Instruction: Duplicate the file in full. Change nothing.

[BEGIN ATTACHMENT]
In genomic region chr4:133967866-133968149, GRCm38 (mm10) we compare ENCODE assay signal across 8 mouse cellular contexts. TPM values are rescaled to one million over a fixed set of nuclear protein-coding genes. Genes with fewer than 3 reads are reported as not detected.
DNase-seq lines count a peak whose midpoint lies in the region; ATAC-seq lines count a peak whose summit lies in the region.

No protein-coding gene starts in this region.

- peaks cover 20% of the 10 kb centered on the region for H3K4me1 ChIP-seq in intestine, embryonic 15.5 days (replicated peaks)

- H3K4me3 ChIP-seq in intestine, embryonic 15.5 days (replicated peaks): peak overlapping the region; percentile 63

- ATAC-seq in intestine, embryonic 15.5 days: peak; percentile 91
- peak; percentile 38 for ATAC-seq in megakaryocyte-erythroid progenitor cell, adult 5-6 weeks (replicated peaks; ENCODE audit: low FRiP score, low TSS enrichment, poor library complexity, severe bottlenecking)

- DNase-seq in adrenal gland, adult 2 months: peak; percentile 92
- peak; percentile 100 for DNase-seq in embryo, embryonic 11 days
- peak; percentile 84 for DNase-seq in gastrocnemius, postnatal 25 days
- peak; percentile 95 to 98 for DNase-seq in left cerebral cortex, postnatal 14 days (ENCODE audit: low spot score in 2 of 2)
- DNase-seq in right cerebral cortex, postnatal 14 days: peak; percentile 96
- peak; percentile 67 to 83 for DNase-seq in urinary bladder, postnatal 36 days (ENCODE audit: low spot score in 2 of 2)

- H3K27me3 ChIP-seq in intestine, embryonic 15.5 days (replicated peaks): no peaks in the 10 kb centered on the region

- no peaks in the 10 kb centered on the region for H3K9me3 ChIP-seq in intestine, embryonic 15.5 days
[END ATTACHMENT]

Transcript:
In genomic region chr4:133967866-133968149, GRCm38 (mm10) we compare ENCODE assay signal across 8 mouse cellular contexts. TPM values are rescaled to one million over a fixed set of nuclear protein-coding genes. Genes with fewer than 3 reads are reported as not detected.
DNase-seq lines count a peak whose midpoint lies in the region; ATAC-seq lines count a peak whose summit lies in the region.

No protein-coding gene starts in this region.

- peaks cover 20% of the 10 kb centered on the region for H3K4me1 ChIP-seq in intestine, embryonic 15.5 days (replicated peaks)

- H3K4me3 ChIP-seq in intestine, embryonic 15.5 days (replicated peaks): peak overlapping the region; percentile 63

- ATAC-seq in intestine, embryonic 15.5 days: peak; percentile 91
- peak; percentile 38 for ATAC-seq in megakaryocyte-erythroid progenitor cell, adult 5-6 weeks (replicated peaks; ENCODE audit: low FRiP score, low TSS enrichment, poor library complexity, severe bottlenecking)

- DNase-seq in adrenal gland, adult 2 months: peak; percentile 92
- peak; percentile 100 for DNase-seq in embryo, embryonic 11 days
- peak; percentile 84 for DNase-seq in gastrocnemius, postnatal 25 days
- peak; percentile 95 to 98 for DNase-seq in left cerebral cortex, postnatal 14 days (ENCODE audit: low spot score in 2 of 2)
- DNase-seq in right cerebral cortex, postnatal 14 days: peak; percentile 96
- peak; percentile 67 to 83 for DNase-seq in urinary bladder, postnatal 36 days (ENCODE audit: low spot score in 2 of 2)

- H3K27me3 ChIP-seq in intestine, embryonic 15.5 days (replicated peaks): no peaks in the 10 kb centered on the region

- no peaks in the 10 kb centered on the region for H3K9me3 ChIP-seq in intestine, embryonic 15.5 days